Aminoglycosidesss : Agents antibactériens ciblant la membrane bactérienne et vecteurs antiviraux  
Jean-Luc DECOUT,   
New amphiphilic neamine derivatives active against resistant Pseudomonas aeruginosa and their interactions with lipopolysaccharides  
[Full paper ]
Guillaume Sautrey, Louis Zimmermann, Magali Deleu, Alicia Delbar, Luiza Souza Machado, Katy Jeannot, Françoise Van Bambeke, Julien M. Buyck, Jean-Luc Decout, Marie-Paule Mingeot-Leclercq
Antimicrob. Agents Chemother. 2014, 58, 4420-4430.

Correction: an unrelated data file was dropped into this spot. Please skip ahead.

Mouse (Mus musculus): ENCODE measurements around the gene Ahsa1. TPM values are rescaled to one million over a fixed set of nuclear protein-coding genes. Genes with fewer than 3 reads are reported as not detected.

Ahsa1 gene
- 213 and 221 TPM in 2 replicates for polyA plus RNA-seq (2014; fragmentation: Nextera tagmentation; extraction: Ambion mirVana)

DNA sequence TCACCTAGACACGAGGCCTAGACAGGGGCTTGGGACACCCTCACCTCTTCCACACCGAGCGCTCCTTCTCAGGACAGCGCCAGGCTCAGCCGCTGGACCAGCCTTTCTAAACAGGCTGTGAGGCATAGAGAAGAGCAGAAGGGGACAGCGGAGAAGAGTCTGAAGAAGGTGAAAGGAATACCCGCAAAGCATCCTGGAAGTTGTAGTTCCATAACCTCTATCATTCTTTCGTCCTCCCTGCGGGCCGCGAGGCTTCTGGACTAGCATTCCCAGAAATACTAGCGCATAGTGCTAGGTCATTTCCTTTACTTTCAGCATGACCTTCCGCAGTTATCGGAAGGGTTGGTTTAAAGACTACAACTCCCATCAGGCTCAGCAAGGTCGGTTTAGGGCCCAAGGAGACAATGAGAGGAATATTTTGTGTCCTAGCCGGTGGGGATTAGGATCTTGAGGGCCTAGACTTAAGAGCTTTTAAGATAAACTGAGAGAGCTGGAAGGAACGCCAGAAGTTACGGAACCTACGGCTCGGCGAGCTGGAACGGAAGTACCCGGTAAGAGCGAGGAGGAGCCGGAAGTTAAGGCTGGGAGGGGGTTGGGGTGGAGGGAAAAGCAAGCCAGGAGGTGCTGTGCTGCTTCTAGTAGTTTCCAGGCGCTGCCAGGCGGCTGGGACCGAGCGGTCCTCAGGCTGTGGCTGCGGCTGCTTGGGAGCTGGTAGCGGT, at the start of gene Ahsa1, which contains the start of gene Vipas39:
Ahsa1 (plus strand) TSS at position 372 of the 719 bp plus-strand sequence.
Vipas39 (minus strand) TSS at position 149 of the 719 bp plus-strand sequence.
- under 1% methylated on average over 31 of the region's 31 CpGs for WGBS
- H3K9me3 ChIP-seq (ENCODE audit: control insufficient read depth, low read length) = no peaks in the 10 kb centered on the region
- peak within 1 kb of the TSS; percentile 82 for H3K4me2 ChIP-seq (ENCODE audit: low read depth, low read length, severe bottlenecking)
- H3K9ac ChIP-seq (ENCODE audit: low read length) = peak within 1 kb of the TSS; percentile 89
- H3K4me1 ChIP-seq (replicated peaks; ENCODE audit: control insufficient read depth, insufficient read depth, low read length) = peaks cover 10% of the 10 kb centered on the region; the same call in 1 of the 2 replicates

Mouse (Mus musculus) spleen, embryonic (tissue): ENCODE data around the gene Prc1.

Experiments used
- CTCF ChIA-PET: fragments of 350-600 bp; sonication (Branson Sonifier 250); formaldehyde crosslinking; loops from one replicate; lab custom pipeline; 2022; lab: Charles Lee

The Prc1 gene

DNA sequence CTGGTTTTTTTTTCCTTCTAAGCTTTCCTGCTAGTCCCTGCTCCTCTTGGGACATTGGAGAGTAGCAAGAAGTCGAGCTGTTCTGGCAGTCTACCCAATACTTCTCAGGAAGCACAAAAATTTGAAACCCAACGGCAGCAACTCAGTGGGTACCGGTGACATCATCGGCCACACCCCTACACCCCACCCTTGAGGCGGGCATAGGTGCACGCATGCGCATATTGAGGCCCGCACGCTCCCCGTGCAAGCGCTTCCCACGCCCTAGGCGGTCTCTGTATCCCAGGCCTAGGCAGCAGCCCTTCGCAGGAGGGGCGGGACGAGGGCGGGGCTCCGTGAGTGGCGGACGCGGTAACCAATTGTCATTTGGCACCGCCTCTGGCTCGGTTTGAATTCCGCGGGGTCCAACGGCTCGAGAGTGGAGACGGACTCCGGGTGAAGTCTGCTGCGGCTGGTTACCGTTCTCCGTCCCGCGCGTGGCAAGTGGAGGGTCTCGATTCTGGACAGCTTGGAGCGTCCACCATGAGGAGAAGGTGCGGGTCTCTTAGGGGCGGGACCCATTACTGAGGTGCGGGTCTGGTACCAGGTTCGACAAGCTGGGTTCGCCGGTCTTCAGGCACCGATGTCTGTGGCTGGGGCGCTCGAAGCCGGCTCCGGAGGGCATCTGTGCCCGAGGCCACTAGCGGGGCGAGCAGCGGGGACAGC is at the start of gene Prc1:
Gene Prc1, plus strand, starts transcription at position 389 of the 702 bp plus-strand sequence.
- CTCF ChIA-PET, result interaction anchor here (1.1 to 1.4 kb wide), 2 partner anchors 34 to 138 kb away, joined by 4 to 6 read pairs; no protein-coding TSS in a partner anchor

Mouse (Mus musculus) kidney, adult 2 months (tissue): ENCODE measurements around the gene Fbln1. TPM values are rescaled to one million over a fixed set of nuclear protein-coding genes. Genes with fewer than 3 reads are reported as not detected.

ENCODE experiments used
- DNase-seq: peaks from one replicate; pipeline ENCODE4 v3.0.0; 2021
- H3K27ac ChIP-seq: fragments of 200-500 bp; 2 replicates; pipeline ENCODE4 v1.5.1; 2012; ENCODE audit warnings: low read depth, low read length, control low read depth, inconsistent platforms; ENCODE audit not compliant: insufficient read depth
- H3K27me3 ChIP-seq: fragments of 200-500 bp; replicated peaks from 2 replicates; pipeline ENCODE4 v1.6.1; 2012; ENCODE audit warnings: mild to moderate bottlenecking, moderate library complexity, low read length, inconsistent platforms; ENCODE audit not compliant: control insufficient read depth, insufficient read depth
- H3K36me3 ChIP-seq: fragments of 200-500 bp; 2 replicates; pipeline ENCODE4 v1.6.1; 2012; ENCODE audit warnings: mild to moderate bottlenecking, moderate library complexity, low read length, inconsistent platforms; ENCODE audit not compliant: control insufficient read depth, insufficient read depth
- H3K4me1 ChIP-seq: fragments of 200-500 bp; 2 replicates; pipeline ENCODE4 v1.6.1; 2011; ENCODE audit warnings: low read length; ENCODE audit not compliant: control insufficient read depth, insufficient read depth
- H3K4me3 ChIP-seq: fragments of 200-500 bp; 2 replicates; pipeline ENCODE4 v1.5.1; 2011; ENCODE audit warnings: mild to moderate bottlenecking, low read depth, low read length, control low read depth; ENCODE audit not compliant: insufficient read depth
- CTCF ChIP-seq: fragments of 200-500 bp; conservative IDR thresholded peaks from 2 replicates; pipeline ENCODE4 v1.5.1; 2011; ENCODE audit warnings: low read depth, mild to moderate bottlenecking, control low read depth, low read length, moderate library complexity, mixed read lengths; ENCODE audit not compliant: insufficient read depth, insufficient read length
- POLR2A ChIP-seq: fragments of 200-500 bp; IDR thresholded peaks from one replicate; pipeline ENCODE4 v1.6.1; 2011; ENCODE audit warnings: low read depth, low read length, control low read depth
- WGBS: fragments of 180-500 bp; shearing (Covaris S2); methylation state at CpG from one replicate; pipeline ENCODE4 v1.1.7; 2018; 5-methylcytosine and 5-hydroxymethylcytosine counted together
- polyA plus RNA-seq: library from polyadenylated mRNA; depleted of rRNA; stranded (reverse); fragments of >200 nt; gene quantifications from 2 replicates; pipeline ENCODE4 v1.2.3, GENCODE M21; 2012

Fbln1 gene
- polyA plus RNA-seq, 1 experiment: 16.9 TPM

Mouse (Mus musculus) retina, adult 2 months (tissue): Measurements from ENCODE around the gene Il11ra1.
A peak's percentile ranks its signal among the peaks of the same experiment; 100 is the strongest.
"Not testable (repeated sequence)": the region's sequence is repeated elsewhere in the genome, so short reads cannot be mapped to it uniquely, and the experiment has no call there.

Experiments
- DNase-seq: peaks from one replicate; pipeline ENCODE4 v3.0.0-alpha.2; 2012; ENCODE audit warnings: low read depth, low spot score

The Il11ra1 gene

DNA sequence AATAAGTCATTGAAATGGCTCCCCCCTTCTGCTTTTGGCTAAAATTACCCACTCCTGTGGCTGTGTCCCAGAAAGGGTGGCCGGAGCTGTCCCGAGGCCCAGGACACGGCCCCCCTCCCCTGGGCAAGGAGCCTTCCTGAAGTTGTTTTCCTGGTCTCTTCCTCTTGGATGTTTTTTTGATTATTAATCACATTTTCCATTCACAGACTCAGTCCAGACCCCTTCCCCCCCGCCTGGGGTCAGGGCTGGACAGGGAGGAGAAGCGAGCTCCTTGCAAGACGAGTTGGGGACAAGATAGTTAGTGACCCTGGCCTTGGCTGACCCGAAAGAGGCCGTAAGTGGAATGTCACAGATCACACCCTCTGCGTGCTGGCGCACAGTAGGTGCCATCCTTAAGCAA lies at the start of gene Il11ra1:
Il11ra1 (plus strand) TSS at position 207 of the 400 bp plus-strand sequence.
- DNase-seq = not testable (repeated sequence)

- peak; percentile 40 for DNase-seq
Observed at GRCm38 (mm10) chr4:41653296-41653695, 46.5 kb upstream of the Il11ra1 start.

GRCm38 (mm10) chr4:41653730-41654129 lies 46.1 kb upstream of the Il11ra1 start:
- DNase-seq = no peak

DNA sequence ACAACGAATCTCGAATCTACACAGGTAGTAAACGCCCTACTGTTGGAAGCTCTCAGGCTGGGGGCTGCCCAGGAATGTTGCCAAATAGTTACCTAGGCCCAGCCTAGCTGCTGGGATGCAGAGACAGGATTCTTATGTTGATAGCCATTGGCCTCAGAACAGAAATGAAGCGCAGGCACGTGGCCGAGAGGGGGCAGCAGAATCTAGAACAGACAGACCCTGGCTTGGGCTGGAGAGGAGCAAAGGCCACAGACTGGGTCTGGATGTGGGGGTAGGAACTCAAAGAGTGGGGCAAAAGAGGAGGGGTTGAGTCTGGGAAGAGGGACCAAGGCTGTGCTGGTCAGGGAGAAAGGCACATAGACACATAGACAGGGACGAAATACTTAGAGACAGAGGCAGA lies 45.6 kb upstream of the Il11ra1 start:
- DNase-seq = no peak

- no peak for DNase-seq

The development of novel antimicrobial agents is urgently required to curb the widespread emergence of multidrug-resistant bacteria like colistin-resistant Pseudomonas aeruginosa. We previously synthesized a series of amphiphilic neamine derivatives active against bacterial membranes, among which 3=,6-di-O-[(2-naphthyl)propyl]neamine (3',6-di2NP), 3',6-di-O-[(2"-naphthyl)butyl]neamine (3',6-di2NB), and 3',6-di-O-nonylneamine (3',6-diNn) showed high levels of activity and low levels of cytotoxicity (L. Zimmermann et al., J. Med. Chem. 56:7691–7705, 2013). We have now further characterized the activity of these derivatives against colistin-resistant P. aeruginosa and studied their mode of action; specifically, we characterized their ability to interact with lipopolysaccharide (LPS) and to alter the bacterial outer membrane (OM). The three amphiphilic neamine derivatives were active against clinical colistin-resistant strains (MICs, about 2 to 8 microg/ml), The most active one (3',6-diNn) was bactericidal at its MIC and inhibited biofilm formation at 2-fold its MIC. They cooperatively bound to LPSs, increasing the outer membrane permeability. Grafting long and linear alkyl chains (nonyl) optimized binding to LPS and outer membrane permeabilization. The effects of amphiphilic neamine derivatives on LPS micelles suggest changes in the cross-bridging of lipopolysaccharides and disordering in the hydrophobic core of the micelles. The molecular shape of the 3',6-dialkyl neamine derivatives induced by the nature of the grafted hydrophobic moieties (naphthylalkyl instead of alkyl) and the flexibility of the hydrophobic moiety are critical for their fluidifying effect and their ability to displace cations bridging LPS. Results from this work could be exploited for the development of new amphiphilic neamine derivatives active against colistin-resistant P. aeruginosa.